3. Weather. Standing in scoarching sun, or dripping wet generate sympathy.
The worst experience I had was being stuck in Reefton late one afternoon waiting for a ride, hoping like hell we wouldn't have to spend the night there. An hour and a half we waited for a ride to come along, and were relieved by the offer of a shearing gang to drop us in the next town.
So last Friday, with dreams of saving money and re-living the experience for one last time, I decided to try it again from Picton to Kaiteriteri. My first ride was Doug the priest from North Carolina who was very liberal and we had a great discussion on politics, before getting lunch together in Nelson. From there I had a five small rides, many interesting stories, never waiting longer than 5 minutes for a ride. It was the talk with people and lives that I may never have meet otherwise that I enjoyed, and travelling a road I had never been on before.
Reflecting on it all, it makes me think about the way we percieve risk, what comes from the kindness of strangers, and about humanity before globalisation and paranoia took hold. There are the news headlines and there are days like Friday. I will hold onto my beliefs in the general good of (wo)man, thanks, because if I think too much about the gloomy direction we are heading, I may never leave the house again.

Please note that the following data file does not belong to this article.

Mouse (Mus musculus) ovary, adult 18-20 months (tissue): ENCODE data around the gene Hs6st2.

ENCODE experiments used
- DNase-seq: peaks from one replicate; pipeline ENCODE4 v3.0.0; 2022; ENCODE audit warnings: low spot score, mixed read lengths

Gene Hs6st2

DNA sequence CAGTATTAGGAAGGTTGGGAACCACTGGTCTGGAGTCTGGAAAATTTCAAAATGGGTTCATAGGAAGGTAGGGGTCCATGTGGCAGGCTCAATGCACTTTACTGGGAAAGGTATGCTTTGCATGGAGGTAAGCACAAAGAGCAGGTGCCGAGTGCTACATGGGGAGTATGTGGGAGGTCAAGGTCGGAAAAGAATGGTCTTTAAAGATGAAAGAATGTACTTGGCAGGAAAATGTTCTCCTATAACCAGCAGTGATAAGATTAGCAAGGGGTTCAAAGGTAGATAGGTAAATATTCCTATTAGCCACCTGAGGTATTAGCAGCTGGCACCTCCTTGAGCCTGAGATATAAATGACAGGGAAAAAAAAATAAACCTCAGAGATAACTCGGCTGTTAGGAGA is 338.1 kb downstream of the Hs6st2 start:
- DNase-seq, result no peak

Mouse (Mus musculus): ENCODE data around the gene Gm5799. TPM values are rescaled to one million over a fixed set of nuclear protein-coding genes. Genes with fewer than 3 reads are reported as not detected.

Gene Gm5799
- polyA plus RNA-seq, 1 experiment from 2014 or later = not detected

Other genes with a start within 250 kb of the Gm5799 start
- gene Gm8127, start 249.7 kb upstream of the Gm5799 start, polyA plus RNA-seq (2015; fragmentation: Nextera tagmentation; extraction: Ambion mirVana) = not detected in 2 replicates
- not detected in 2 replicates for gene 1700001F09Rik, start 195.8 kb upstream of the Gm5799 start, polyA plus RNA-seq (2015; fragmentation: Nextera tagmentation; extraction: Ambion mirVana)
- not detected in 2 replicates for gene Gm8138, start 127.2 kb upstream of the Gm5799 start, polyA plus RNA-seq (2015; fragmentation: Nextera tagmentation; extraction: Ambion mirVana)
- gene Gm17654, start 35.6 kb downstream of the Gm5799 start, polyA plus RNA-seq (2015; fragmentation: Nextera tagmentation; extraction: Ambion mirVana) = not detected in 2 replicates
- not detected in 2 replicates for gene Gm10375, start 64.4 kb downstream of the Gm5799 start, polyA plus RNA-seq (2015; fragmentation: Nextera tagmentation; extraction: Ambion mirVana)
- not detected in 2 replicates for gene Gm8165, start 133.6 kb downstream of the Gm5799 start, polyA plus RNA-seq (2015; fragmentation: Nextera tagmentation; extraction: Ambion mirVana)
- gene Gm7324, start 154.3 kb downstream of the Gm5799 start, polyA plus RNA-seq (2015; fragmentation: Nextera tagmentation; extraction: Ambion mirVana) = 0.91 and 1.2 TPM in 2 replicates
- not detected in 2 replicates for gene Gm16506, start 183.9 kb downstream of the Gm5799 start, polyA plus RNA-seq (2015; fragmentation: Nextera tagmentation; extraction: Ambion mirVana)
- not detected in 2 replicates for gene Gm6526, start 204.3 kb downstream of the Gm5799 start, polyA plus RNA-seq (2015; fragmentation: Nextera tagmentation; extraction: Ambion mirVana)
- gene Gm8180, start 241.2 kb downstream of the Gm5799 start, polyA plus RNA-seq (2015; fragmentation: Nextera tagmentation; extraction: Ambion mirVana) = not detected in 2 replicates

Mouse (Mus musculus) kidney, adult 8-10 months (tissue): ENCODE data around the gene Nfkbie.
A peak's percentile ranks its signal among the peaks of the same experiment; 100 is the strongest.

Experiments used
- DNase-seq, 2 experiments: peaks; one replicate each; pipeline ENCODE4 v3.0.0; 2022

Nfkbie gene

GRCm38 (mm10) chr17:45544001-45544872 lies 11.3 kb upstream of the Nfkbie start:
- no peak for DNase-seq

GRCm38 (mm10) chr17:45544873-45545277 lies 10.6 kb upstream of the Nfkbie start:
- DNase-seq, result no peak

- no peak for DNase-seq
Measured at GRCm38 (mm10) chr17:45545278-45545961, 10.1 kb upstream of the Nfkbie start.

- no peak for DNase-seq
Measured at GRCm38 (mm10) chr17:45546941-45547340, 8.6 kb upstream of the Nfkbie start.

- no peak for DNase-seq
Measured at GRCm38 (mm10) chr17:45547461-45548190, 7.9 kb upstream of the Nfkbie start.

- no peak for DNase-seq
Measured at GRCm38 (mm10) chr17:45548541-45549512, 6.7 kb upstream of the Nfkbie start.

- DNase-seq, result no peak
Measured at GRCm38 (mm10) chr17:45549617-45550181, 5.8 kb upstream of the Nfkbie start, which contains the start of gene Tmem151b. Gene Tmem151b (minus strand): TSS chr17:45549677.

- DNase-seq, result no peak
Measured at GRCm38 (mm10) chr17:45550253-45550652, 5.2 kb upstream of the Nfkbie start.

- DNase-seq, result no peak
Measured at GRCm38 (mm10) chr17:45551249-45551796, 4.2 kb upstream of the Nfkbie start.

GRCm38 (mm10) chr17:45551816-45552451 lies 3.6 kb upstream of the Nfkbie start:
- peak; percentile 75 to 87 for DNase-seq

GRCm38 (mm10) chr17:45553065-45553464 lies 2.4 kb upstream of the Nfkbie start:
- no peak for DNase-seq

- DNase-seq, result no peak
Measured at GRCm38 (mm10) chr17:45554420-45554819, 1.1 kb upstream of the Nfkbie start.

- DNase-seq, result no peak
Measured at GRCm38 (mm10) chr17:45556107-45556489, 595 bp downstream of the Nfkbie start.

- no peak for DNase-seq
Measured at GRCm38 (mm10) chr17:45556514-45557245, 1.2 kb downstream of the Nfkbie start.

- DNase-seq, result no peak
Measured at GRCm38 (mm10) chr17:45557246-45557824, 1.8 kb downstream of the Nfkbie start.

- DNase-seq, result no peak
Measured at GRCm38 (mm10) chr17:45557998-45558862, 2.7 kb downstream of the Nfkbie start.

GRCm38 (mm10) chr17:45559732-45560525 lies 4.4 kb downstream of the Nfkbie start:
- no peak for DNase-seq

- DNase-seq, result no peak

Sunday, February 14, 2010
At 6:05pm this evening I watched as my car drove away, now the possession of someone else. I am actually feeling quite emotional about this. I guess that symbolically, becoming car-less means I really am putting my life in a backpack and going travelling, a fact which I don't think has yet sunk in. It is, as my sister Rachael said this evening, the end of an era.